• Get tested immediately when they are identified as a close contact.
  • Begin quarantine immediately and continue to quarantine throughout the isolation period of the person with COVID-19.
  • Continue to quarantine for an additional 14 days starting the day after the end of isolation for the person with COVID-19.
  • Get tested again 5-7 days after the end of isolation of the infected household member.
  • Wear a mask when in contact with the person with COVID-19 throughout the person’s isolation period.
  • Wear a mask when in contact with other people in the home until quarantine ends.
  • Isolate immediately if they develop symptoms of COVID-19 or test positive.

Close contacts with ongoing exposure who are fully vaccinated

People who are fully vaccinated and have ongoing exposure to COVID-19 should

  • Get tested 3-5 days after their first exposureA person with COVID-19 is considered infectious starting 2 days before they develop symptoms, or 2 days before the date of their positive test if they do not have symptoms.
  • Get tested again 3-5 days after the end of isolation for the person with COVID-19.
  • Wear a mask when in contact with the person with COVID-19 throughout the infected person’s isolation period.
  • Wear a mask indoors in public until 14 days after the infected person’s isolation period ends or until the fully vaccinated close contact receives their final test result.
  • Isolate immediately if they develop symptoms of COVID-19 or test positive.

What should I do if multiple people I live with test positive for COVID-19 at different times?

Recommendations for this situation depend on vaccination status:

  • When multiple members of the household become infected at different times and the people with COVID-19 can’t isolate from other members of the household, close contacts who are unvaccinated or not fully vaccinated should
    • Quarantine throughout the isolation period of any infected person in the household.
    • Continue to quarantine until 14 days after the end of isolation date for the most recently infected member of the household. For example, if the last day of isolation of the person most recently infected with COVID-19 was June 30, the new 14-day quarantine period starts on July 1.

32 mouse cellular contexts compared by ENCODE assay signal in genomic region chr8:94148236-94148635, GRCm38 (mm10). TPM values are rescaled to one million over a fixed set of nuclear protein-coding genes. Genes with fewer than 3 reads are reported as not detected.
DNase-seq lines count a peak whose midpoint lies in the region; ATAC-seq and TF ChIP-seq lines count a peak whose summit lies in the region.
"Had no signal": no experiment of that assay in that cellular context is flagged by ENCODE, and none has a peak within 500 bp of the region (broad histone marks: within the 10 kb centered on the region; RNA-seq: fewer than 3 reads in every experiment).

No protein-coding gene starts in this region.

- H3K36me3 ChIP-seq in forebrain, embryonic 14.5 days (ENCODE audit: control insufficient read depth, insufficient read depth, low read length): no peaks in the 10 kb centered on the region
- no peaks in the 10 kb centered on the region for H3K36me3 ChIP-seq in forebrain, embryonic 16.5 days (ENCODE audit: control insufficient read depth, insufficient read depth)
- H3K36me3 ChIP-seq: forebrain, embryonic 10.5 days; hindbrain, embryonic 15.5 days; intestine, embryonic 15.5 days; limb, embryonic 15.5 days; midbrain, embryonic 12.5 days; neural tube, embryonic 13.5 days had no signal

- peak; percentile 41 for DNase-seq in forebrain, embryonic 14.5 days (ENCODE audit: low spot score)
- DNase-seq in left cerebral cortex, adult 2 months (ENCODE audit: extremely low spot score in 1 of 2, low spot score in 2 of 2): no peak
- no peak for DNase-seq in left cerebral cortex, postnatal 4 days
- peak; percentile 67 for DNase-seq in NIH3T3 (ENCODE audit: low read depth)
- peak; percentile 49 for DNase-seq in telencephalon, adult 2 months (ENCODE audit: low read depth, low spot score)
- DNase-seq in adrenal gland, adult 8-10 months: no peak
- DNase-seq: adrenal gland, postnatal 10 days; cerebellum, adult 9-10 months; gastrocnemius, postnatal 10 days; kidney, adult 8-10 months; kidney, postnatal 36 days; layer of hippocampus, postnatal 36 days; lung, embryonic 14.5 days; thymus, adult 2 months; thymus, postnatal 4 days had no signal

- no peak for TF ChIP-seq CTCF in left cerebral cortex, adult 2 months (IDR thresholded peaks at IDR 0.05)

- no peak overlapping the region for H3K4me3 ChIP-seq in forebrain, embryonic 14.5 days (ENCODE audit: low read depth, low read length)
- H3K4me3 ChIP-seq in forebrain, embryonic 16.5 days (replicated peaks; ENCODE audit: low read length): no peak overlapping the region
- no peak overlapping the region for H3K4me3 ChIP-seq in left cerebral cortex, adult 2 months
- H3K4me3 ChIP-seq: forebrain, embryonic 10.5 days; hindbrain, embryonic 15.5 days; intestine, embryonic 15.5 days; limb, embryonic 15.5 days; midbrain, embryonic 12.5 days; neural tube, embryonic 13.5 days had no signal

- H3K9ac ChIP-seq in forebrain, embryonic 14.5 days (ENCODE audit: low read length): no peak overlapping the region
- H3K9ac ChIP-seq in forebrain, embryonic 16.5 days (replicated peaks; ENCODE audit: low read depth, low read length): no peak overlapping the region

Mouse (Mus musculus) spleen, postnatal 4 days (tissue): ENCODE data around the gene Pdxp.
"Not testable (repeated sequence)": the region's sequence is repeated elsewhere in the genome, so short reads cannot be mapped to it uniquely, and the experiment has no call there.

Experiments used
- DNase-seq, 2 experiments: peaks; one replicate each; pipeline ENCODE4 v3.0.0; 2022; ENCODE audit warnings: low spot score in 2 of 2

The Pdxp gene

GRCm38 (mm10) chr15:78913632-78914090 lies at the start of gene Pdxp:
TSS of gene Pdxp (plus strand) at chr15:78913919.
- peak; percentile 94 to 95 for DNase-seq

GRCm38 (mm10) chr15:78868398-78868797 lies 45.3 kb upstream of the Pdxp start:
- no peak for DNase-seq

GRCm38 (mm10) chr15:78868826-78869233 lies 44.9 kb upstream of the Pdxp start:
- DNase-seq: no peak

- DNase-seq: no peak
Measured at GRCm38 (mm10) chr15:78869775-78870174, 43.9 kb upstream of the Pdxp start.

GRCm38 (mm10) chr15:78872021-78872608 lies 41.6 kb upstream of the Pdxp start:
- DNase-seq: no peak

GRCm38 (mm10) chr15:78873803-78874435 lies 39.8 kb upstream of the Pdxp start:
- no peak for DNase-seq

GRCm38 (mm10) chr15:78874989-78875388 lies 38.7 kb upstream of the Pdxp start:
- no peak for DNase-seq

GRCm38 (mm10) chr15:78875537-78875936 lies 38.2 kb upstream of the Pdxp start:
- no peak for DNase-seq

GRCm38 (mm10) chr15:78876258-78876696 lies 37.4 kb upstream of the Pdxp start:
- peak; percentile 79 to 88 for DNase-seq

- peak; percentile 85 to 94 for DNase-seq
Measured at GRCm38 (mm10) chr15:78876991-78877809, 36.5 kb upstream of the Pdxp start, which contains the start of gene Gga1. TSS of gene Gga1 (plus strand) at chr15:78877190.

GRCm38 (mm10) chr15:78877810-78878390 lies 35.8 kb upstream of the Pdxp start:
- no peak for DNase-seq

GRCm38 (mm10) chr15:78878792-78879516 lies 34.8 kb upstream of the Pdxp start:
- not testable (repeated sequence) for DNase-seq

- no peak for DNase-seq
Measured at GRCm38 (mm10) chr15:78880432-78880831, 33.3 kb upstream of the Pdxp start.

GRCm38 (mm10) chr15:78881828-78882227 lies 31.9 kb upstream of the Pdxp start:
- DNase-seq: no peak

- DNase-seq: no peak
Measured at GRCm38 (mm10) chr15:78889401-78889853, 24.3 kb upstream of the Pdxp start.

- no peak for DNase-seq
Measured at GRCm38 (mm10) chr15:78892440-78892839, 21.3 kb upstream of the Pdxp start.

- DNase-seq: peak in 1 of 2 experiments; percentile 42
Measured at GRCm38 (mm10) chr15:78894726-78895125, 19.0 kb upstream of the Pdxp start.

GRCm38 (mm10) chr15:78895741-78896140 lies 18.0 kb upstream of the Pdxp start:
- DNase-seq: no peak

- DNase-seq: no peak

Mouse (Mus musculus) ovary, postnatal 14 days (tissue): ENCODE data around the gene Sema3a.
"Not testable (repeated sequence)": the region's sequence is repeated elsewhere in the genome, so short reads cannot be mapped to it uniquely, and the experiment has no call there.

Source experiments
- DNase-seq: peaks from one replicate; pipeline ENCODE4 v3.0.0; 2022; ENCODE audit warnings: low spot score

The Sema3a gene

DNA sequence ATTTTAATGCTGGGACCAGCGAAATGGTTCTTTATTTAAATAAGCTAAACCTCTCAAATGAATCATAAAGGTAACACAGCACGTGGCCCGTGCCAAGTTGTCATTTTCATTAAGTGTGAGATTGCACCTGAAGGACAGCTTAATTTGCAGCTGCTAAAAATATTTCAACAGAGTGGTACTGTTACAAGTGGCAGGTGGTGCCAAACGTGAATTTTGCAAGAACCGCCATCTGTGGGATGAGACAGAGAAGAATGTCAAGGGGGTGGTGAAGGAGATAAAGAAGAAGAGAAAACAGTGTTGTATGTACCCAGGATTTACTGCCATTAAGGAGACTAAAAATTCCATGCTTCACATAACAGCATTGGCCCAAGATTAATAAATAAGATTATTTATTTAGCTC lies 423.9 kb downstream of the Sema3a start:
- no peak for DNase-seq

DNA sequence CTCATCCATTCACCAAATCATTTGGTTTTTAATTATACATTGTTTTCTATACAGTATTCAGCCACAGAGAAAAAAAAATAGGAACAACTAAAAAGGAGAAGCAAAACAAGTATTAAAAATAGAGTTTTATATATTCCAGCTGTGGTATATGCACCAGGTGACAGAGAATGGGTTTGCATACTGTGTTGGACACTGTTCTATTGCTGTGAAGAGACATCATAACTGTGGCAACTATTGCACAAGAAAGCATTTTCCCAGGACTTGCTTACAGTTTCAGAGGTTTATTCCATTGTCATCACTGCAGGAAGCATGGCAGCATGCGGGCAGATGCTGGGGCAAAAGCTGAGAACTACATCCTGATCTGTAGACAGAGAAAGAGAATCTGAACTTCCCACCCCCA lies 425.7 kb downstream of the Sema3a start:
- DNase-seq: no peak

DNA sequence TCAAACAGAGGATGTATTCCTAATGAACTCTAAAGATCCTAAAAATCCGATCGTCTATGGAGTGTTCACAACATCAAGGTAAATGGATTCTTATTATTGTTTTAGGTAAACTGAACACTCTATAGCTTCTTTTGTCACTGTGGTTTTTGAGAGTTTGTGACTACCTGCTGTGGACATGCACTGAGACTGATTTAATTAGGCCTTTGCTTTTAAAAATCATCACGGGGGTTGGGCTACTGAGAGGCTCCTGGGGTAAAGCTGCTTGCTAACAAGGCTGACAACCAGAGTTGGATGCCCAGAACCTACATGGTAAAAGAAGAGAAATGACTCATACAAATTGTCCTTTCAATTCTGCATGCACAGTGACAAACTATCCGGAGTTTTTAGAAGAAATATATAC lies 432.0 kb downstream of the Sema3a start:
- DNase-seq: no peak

• Get tested 5-7 days after the end of isolation for the most recently infected member of the household.
    • Wear a mask when in contact with any person with COVID-19 while that person is in isolation.
    • Wear a mask when in contact with other people in the home until quarantine ends.
    • Isolate immediately if they develop symptoms of COVID-19 or test positive.
  • When multiple members of the household become infected at different times and the people with COVID-19 can’t isolate from other members of the household, close contacts who are fully vaccinated in this situation should
    • Get tested 3-5 days after their first exposure. A person with COVID-19 is considered infectious starting 2 days before they developed symptoms, or 2 days before the date of their positive test if they do not have symptoms.
    • Get tested again 3-5 days after the end of isolation for the most recently infected member of the household.
    • Wear a mask when in contact with any person with COVID-19 while that person is in isolation.
    • Wear a mask indoors in public until 14 days after the end of isolation for the most recently infected member of the household or until the fully vaccinated close contact receives their final test result. For example, if the last day of isolation for the person most recently infected with COVID-19 was June 30, the new 14-day period to wear a mask indoors in public starts on July 1.
    • Isolate immediately if they develop symptoms of COVID-19 or test positive.

I had COVID-19 and completed isolation. Do I have to quarantine or get tested if someone I live with gets COVID-19 shortly after I completed isolation?

No. If you recently completed isolation and someone in your household tests positive for the virus that causes COVID-19 shortly after the end of your isolation period, you do not have to quarantine or get tested as long as you do not develop new symptoms. Once all members of the household have completed isolation or quarantine, refer to the guidance below for new exposures to COVID-19.

  • People who had COVID-19, recovered, and completed 10 days of isolation and then during the 90 days following the end of isolation come into close contact with someone with COVID-19 do not have to quarantine or get tested if they do not have symptoms. But they should
    • Wear a mask indoors in public for 14 days after exposure.
    • Monitor for COVID-19 symptoms and isolate immediately if symptoms develop.
    • Consult with a healthcare provider for testing recommendations if new symptoms develop.
  • If more than 90 days have passed since recovery from infection, people who had COVID-19 should follow recommendations for close contacts based on their vaccination status.